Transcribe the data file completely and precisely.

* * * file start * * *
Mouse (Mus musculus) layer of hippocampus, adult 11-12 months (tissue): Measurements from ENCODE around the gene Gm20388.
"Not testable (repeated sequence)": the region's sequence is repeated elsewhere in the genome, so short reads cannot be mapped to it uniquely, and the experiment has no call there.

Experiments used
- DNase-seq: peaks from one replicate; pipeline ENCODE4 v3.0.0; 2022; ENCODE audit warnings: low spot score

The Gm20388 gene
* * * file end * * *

Mouse (Mus musculus) layer of hippocampus, adult 11-12 months (tissue): Measurements from ENCODE around the gene Gm20388.
"Not testable (repeated sequence)": the region's sequence is repeated elsewhere in the genome, so short reads cannot be mapped to it uniquely, and the experiment has no call there.

Experiments used
- DNase-seq: peaks from one replicate; pipeline ENCODE4 v3.0.0; 2022; ENCODE audit warnings: low spot score

The Gm20388 gene